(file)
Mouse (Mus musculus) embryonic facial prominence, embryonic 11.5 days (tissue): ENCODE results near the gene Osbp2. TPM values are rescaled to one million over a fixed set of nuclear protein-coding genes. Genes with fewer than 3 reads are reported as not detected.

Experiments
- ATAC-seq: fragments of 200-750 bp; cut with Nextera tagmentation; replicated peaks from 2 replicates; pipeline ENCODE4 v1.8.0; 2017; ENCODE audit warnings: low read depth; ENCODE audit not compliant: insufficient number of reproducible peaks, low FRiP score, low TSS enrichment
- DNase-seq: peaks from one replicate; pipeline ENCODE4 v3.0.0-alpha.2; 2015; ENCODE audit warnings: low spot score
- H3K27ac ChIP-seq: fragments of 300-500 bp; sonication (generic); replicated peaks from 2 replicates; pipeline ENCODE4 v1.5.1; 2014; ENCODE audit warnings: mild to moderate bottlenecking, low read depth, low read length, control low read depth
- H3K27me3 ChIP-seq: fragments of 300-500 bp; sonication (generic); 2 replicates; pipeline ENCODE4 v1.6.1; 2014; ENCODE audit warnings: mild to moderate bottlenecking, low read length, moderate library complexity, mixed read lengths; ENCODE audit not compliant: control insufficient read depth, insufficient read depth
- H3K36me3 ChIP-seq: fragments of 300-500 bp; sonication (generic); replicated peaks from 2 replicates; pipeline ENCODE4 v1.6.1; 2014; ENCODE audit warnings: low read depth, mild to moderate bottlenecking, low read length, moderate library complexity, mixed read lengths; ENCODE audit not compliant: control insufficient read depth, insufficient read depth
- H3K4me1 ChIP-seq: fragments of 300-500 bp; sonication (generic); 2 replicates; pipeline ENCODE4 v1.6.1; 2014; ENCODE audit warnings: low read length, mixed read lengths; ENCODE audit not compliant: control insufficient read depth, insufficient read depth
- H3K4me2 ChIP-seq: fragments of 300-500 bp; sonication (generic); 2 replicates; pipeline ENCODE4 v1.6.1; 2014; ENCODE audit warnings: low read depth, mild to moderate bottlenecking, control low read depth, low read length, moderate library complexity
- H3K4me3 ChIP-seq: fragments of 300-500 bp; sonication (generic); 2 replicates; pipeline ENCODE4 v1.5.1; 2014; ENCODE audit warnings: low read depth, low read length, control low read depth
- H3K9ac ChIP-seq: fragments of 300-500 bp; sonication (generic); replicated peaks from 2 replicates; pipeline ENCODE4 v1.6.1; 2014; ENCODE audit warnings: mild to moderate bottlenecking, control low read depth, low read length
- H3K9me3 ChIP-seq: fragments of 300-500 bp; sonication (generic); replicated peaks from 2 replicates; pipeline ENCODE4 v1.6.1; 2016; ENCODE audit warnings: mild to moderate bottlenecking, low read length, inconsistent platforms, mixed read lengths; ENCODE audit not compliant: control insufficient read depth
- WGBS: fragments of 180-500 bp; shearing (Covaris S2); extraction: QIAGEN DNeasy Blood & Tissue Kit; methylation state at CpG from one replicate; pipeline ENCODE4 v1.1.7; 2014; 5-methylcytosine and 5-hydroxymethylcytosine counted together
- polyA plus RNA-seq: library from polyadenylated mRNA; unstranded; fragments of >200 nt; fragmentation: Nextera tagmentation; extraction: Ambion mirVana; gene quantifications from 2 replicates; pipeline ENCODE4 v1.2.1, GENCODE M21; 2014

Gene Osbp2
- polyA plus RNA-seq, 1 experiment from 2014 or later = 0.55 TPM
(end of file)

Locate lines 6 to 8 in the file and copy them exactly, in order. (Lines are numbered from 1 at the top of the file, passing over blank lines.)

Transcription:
- H3K27me3 ChIP-seq: fragments of 300-500 bp; sonication (generic); 2 replicates; pipeline ENCODE4 v1.6.1; 2014; ENCODE audit warnings: mild to moderate bottlenecking, low read length, moderate library complexity, mixed read lengths; ENCODE audit not compliant: control insufficient read depth, insufficient read depth
- H3K36me3 ChIP-seq: fragments of 300-500 bp; sonication (generic); replicated peaks from 2 replicates; pipeline ENCODE4 v1.6.1; 2014; ENCODE audit warnings: low read depth, mild to moderate bottlenecking, low read length, moderate library complexity, mixed read lengths; ENCODE audit not compliant: control insufficient read depth, insufficient read depth
- H3K4me1 ChIP-seq: fragments of 300-500 bp; sonication (generic); 2 replicates; pipeline ENCODE4 v1.6.1; 2014; ENCODE audit warnings: low read length, mixed read lengths; ENCODE audit not compliant: control insufficient read depth, insufficient read depth